English Wines

English Wines

Posted by EWWines on 4th May 2022

Our English climate is particularly marginal for wine production, including some of the of coldest growing regions in the world and with weather conditions that tend to vary significantly by vintage. However, that does lend itself nicely for acidity retention, and combined with long slow ripening with our lengthy late summer days our climate does offer the potential for high quality fruit to be produced. This potential has been recognised recently and there has been significant investment into the growth of the industry with hectarage doubling in the last 8 years. According to WineGB, 3,800ha were under vine in 2021 compared to 1,438ha in 2012. This figure includes estimated plantings in 2021 of a staggering 1.4m vines and overall a bold 8.7m new vines have been planted in the last five years (2017-2021). There are now 178 wineries and approximately 800 vineyards in England. It is also important to note that wine production is not a new concept; wine and viticulture were introduced by the Romans at least 2000 years ago.

Today, the three main varieties grown are Chardonnay, Pinot Noir and Pinot Meunier, with sparkling wine production accounting for approximately 75% of total vines planted between the three varieties mentioned. However, higher quality still wines accounted for about 35% of total production in 2020 with a focus in Southern England specifically from Essex to the chalk hills of Hampshire. There are now several well-established vineyards in Cornwall all the way north to Yorkshire with fantastic quality focused growers. Look out for English Wine Week between 19th-27th June for more information as the week is designed to inspire consumers and highlight English wine and vineyard visits. Browse EWWines' full range of English wines if you are looking for some inspiration of which English wines to celebrate with.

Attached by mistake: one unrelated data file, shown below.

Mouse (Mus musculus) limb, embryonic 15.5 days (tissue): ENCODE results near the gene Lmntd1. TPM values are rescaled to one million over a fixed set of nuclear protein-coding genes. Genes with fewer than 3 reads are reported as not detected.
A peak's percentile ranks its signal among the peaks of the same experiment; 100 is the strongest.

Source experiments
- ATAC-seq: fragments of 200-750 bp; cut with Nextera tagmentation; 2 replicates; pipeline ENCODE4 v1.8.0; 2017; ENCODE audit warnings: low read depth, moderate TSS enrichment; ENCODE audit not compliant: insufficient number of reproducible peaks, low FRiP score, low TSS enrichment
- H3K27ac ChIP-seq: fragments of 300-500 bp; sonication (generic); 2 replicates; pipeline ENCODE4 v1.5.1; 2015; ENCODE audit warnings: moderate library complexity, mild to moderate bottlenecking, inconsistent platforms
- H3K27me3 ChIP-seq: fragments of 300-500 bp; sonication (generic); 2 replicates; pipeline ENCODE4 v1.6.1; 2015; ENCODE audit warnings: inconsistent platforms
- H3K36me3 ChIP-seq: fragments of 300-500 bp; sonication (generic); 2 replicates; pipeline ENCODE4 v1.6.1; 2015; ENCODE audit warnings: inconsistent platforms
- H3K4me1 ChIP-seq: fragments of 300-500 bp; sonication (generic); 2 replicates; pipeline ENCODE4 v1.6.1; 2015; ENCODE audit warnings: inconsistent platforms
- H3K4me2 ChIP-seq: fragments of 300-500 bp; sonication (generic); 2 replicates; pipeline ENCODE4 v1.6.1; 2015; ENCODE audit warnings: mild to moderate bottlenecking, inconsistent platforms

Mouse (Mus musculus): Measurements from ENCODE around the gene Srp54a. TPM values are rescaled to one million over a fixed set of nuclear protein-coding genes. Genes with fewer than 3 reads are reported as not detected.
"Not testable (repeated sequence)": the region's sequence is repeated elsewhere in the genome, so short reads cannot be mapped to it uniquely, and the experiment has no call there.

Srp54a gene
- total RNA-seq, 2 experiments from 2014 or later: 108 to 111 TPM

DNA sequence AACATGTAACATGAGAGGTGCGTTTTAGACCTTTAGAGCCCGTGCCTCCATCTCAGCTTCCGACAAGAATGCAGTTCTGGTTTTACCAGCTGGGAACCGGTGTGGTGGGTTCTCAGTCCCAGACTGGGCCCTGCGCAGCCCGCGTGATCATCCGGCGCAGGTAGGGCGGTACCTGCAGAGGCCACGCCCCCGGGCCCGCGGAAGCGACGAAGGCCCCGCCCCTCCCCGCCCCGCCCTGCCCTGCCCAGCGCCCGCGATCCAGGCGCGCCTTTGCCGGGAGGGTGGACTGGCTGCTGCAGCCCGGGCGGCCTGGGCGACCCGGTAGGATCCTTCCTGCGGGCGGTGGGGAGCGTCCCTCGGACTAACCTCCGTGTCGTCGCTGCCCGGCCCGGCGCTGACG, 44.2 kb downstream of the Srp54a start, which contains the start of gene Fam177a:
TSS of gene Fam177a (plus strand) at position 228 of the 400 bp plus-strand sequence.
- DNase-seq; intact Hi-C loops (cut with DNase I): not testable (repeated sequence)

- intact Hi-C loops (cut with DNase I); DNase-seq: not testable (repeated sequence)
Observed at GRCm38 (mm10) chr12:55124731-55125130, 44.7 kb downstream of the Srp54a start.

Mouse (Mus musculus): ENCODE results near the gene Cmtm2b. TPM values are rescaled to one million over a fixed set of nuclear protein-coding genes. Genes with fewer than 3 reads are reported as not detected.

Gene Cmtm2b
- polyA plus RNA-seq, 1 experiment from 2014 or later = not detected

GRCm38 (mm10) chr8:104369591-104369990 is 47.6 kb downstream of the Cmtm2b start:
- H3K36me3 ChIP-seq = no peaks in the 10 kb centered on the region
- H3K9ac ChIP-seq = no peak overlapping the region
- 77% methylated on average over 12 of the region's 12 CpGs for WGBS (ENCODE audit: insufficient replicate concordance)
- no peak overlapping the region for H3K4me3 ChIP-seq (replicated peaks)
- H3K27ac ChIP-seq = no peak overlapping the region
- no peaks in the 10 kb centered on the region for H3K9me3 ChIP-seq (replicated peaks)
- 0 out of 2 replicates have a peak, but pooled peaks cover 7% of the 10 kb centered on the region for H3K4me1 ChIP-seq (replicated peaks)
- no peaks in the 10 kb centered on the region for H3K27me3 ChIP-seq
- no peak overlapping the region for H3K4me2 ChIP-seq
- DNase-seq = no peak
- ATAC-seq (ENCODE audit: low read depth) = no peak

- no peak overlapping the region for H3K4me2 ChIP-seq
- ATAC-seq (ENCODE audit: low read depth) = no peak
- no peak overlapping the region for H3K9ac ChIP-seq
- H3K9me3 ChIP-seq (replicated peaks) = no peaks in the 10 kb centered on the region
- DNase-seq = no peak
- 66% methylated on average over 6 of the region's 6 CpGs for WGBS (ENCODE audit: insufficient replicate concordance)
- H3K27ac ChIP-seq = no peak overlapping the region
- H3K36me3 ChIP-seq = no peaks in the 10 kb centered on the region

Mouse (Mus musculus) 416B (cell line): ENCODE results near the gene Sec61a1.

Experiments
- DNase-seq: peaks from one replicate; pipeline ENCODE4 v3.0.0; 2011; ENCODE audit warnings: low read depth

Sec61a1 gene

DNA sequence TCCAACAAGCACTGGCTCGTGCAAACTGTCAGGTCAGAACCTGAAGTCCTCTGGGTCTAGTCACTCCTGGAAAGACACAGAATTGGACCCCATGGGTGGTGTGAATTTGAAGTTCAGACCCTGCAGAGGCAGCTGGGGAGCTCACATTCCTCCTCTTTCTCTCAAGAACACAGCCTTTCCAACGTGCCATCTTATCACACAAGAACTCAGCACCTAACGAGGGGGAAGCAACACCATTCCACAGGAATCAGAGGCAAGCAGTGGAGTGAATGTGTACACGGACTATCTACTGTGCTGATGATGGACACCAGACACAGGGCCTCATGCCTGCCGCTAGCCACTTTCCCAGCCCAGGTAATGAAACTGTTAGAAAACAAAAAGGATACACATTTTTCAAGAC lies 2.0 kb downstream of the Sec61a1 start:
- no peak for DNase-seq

There is a classification system in the UK in line with the EU designations PDO (Protected Designation of Origin) and PGI (Protected Geographical Indication) which are indicators of quality and authenticity in wine or Varietal Wine. Our system is called the UK Quality Wines Scheme which was put forward and administered by WineGB. The scheme is enforced by the Food Standards Agency. It should be noted that the scheme is not mandatory, but they do enable the wine producer to use certain wine labelling terms which they are not able to otherwise such as “English Quality Sparkling Wine” or “English Wine”.

There is guidance in both still “English Wine” and sparkling "English Quality Sparkling Wine”. The full government document can be found here should you wish to read further, or a summarised labelling guidance from WineGB here.  Moving forwards, too much regulation too soon would arguably hamper our industry in its teenage years but County PDO’s are being discussed with several applications under consideration such as the one instigated by Rathfinny for the case of a Sussex P.D.O.

In short, the PDO English Wine applies to vines grown under 220m above sea level. There is a long list of varieties permitted for still wine including many aromatic hybridised varieties specifically developed for marginal climates such as Solaris.